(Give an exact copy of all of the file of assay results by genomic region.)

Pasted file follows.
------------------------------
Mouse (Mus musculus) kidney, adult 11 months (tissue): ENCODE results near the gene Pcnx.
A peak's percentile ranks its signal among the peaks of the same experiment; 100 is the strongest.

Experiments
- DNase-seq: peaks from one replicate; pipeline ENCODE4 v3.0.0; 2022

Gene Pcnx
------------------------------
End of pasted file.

Mouse (Mus musculus) kidney, adult 11 months (tissue): ENCODE results near the gene Pcnx.
A peak's percentile ranks its signal among the peaks of the same experiment; 100 is the strongest.

Experiments
- DNase-seq: peaks from one replicate; pipeline ENCODE4 v3.0.0; 2022

Gene Pcnx